The European Parliament’s Plenary Adopts a Good Position on the EU Methane Regulation, But Concerns Persist. 


MethaneFossil Fuels

On Tuesday, May 9, the European Parliament’s plenary adopted its position on the EU methane regulation proposal

This is a good result, considering the plenary’s vote had been overshadowed by the threat of the adoption of some worrying amendments from some MEPs in the EPP and ID (European People’s Party and Identity and Democracy) groups. These would have dramatically weakened key elements of the report as adopted in the European Parliament’s ITRE (Energy) and ENVI (Environment) committees at the end of April, by favouring the interests of the fossil fuel industry through weakening provisions on leak detection and repair (LDAR) and energy imports. 

Fortunately, this did not happen. In its position, the European Parliament calls on the European Commission to set binding targets to reduce methane emissions for 2030 and implements strict rules on imported fossil gas, coal and oil from 2026 onwards. Additionally, the parliament’s position extends the provisions of the regulation to the petrochemical sector, which is becoming the largest driver of global oil demand. 

Let’s not sweep problems under the rug

Although this is a very good outcome, some concerns spoil the party:

  • No mention of fossil fuel phase-out

In the Parliament’s text there is no mention of a phase-out of fossil fuels in the longer term. Contrary to what signatories asked for in our methane manifesto, rapid actions to cut methane emissions from fossil fuels are crucial in the short-term, but these need to be coupled with strong commitments towards a path to deliver a fossil-free European Union. In 2021, the European Parliament in its INI report on the EU Methane Strategy, clearly recognised that fossil fuels have no long-term role in the Union’s energy mix. But this is not reflected in the final parliamentary position adopted this week. 

  • No fracked gas import ban

The EU Parliament’s request for stricter measures on imports is an important step forward compared to the Commission and Council’s positions, but a clear focus on the need to stop imports of fracked gas is missing. Most of the U.S. Liquified Natural Gas (LNG) exported to Europe is produced by fracking, a technology which is banned across much of the EU due to its environmental impacts. Fracking is closely tied to the rise of methane emissions in the atmosphere, besides posing a serious threat to public health and local communities. However, U.S. fracked gas imports to Europe skyrocketed after Russia’s invasion of Ukraine and the European Parliament had the opportunity in its report to call for an immediate ban on those imports.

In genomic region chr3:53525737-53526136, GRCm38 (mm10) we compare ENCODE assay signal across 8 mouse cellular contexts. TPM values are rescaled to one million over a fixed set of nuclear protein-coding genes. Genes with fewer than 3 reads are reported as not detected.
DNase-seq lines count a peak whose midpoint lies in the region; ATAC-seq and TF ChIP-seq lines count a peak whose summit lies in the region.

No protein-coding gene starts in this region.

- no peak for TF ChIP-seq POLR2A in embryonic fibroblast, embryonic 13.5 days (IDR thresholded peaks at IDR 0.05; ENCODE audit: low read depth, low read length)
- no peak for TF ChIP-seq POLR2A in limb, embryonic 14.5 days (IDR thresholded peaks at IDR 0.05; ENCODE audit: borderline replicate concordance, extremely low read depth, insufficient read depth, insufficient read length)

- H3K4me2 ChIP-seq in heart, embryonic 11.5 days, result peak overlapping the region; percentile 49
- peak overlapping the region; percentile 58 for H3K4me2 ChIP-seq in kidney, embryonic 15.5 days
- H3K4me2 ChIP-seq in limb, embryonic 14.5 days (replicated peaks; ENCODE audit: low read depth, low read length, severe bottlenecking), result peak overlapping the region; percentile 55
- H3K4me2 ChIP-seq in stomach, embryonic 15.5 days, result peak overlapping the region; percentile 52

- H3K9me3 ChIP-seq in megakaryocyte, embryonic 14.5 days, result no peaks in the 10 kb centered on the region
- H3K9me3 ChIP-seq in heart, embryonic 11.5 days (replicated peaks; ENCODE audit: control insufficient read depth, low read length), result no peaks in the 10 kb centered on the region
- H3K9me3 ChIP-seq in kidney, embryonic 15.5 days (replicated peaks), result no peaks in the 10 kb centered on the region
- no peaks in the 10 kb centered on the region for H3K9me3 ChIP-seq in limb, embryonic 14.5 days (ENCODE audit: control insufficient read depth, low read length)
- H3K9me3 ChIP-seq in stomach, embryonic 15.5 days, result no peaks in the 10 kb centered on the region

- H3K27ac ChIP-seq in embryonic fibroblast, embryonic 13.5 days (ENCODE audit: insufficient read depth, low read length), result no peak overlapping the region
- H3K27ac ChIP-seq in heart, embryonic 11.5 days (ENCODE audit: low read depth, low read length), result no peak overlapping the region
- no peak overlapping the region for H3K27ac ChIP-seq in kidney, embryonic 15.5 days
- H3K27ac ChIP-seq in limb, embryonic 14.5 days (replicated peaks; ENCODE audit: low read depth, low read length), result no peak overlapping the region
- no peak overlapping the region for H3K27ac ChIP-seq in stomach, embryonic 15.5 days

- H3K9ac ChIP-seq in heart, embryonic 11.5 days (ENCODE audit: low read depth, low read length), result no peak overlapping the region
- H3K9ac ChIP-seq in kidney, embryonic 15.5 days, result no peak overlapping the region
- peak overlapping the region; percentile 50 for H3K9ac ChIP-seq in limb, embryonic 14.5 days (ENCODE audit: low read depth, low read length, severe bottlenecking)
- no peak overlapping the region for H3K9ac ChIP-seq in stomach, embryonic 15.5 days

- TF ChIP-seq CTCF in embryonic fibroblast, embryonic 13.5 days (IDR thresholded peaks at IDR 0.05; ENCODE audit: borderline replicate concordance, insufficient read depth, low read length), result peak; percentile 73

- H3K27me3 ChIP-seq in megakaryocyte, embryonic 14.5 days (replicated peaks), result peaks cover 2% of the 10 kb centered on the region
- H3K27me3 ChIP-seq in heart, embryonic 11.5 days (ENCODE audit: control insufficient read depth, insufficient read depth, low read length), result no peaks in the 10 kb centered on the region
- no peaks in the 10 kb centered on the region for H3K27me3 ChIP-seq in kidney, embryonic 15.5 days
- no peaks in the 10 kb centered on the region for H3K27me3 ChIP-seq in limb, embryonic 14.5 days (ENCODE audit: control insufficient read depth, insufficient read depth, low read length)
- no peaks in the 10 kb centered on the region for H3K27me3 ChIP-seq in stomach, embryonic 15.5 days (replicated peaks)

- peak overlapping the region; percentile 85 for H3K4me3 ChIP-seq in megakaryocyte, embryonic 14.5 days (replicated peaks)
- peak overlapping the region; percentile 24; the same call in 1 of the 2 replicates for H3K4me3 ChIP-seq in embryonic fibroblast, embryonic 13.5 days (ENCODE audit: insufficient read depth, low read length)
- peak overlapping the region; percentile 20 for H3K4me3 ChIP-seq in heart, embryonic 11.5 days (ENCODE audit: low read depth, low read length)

• Major loopholes for coal mine methane emissions

Following strong pressure from the Polish coal industry, the European Parliament revised downwards its ambition on coal mine methane emissions. However, coal mines are the largest single source of energy sector methane emissions in the EU.

Amendments adopted in plenary suggest an increase in venting thresholds for thermal coal, while action on venting from coking coal is delayed until 2031. The rules will allow Polish mining companies to easily comply with the regulation through accounting tricks rather than any actual methane reductions. 

  • There’s always danger lurking in the dark

The imminent start of trilogue negotiations in the summer with the Council and the European Commission are one more opportunity for the fossil fuel industry to scuttle these regulations. The Council’s general approach has more holes than Swiss cheese and blatantly benefits the interests of fossil companies. It will be vital to safeguard and strengthen the parliament’s position, and to ensure that the trilogue final text is not a lowball agreement, but one that truly serves the interests of the planet and the people.